For more information about the summer palace, click the following link:

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There are four famous cultural things in China according to our guide.  Calligraphy, majong, opera, and acupuncture. I thought that list was quite short remembering their  lions, the abacus, their dragons, lanterns, and myriad other fascinating things we see in our travels.  In any case, Beijing has the traditional Opera. But, first, the Summer Palace.

It is  October of 2006, and it rained a bit the morning of our visit. We spot this imposing building from the bus as it sits next to the river. Our guide tells us this will be our only chance to catch a picture of  the entire building, which we obediently do.

There may be other ways to get to the Summer Palace but we are treated to a ferry ride across the lake in a replica of a boat  used in the days of Empress Cixi, (pronounced Sissy-putz.)

The lake has both modern and replica dragon boats plying tourists around the lake to support china’s newly burgeoning tourist market.

We enter the palace grounds through this exquisite gate.

Our group pauses for a picture.

As we cross over the bridge, I see the lions guarding us and notice the peeling paint.  (It will be gone soon.) The Dragon Lady Empress Dowager used the Summer Palace, which is the largest royal garden preserved in China.  The royal empresses of old were  confined to their “Peaceful Garden” and Long Hall, which is not a “hall” but  beautifully decorated covered walkways with many benches for resting because of their bound feet.

The wooden ceiling of this covered walkway is beautifully painted. And, about every ten feet or so is a painting like this one for her to enjoy. This walkway is probably a half mile long with many benches for the Empress to sit and rest her feet.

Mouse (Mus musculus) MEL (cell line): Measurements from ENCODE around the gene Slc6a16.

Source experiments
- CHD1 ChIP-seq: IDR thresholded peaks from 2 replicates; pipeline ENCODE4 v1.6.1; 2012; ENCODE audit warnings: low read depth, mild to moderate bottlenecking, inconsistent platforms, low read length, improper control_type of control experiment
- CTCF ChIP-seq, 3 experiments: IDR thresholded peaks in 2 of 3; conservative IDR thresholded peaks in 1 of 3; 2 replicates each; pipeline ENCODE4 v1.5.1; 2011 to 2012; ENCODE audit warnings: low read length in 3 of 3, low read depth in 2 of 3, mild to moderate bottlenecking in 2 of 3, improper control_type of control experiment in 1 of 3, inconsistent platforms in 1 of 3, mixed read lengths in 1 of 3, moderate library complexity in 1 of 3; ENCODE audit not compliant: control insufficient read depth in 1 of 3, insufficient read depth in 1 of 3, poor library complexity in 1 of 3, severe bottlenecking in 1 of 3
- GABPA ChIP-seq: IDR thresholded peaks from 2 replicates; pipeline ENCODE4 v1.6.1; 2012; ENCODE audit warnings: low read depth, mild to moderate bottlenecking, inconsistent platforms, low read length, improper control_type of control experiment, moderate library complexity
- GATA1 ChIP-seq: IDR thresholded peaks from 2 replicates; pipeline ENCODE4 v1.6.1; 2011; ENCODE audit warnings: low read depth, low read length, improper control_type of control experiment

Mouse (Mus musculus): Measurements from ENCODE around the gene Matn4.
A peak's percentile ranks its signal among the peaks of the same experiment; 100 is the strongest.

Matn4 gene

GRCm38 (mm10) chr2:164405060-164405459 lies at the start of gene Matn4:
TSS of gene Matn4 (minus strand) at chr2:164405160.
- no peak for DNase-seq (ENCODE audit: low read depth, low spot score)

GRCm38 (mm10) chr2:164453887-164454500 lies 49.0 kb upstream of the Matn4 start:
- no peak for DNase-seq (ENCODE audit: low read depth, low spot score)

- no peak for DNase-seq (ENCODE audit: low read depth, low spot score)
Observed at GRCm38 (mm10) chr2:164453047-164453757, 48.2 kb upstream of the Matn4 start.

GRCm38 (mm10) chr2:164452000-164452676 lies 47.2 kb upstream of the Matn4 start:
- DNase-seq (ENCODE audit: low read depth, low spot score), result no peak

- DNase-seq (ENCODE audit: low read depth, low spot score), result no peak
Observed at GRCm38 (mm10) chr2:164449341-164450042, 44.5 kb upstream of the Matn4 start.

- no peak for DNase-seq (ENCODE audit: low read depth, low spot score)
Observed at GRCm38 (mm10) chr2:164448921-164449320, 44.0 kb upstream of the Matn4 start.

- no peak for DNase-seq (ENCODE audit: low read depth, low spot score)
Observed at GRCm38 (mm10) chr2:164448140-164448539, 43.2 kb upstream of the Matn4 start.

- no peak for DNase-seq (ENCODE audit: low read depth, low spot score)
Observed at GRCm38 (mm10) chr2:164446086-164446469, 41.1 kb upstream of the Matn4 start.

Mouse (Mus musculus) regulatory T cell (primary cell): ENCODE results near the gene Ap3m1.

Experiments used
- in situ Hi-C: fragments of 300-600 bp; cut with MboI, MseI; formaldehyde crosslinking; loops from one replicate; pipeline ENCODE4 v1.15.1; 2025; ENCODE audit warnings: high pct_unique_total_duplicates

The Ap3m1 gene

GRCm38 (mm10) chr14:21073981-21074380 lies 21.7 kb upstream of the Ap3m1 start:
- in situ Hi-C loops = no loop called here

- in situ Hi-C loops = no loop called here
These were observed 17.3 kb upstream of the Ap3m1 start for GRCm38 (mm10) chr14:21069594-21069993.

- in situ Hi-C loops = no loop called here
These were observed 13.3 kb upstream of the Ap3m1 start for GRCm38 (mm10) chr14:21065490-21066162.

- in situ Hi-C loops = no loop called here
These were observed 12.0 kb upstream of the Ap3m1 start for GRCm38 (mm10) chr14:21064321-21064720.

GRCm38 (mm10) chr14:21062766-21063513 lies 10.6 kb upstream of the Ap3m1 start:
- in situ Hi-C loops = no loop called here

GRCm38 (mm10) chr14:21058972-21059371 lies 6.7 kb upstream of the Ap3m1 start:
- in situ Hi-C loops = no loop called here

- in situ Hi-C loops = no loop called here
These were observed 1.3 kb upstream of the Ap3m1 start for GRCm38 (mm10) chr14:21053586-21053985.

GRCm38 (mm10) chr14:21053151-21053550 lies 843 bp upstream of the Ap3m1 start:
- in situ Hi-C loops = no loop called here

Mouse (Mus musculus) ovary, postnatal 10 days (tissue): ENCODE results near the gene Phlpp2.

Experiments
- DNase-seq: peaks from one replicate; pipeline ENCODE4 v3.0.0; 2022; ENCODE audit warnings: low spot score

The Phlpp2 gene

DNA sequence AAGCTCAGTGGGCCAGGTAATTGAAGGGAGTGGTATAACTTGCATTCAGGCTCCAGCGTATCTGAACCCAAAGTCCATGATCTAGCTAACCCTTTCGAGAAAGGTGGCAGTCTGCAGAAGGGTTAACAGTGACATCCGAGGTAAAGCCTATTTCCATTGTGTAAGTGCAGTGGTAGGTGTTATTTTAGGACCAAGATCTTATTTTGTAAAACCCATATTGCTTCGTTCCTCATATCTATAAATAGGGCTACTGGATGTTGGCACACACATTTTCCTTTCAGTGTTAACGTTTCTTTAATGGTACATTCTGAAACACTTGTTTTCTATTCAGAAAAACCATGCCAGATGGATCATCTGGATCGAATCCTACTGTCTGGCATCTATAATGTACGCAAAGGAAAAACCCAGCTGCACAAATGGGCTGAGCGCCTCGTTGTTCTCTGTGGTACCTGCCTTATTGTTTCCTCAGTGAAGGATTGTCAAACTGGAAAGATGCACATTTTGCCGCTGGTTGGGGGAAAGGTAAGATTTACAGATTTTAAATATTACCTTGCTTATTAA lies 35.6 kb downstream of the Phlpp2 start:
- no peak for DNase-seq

Her guests  would be entertained at a banquet on a marble boat in the Grand Canal as though they were traveling to some exotic place. In 2006 I had a brand new digital camera and didn’t use it to much advantage.  The marble boat, which obviously didn’t float is in the background of this photo. We were not allowed on the boat.

A majestic lion guards every corner of the bridge and smaller ones decorate each bridge support.

We walked all over the area and enjoyed this beautiful park. One of the buildings, the “Big Hall”  is reserved for visiting dignitaries and is still used by the government in that way.  The Empress’ personal quarters were not open to the public  as the Summer Palace is undergoing refurbishment in readiness for the first ever Olympics to be held in China.

We did not learn the significance of this carved ox because everything was written in script. Our guide told us that before the Olympics, all signage will be printed in other languages for the benefit of tourists.

People on the street don’t seem to like having you take their picture. I surreptitiously caught this of a Chinese worker carrying her thermos?  The brooms they use seem quite crude but they do the job.  Workers are distinguished by their deep blue costumes.

Lunch was a typical Chinese “private”, meaning not government owned, restaurant.  The best food so far with great sea weed, cabbage, always bok choy, chicken, beef, cucumbers, soup, little meaty hors’ duevres. Meat is always small quantities with many vegetables and usually a tasty sauce and rice that is traditionally served last. It is only to fill you up if you didn’t get enough of the primary foods. We all asked for our rice with our meal the way we are used to it and, of course, we are accommodated.

At lunch, Vicki, our guide, explained that her own grandmother had bound feet, the cruel tortuous practice instigated by the Emperor’s favorite concubine who had tiny, tiny feet. He considered them so beautiful and dainty that aristocratic women made their own daughters emulate that identified “beauty” by binding their feet. Vicky called it, “Five hundred years of cruelty and crippling of women.”  Her grandparents were “political”, meaning outspoken and were banished to the high country of China near Tibet, but Vicky remembers her painful feet.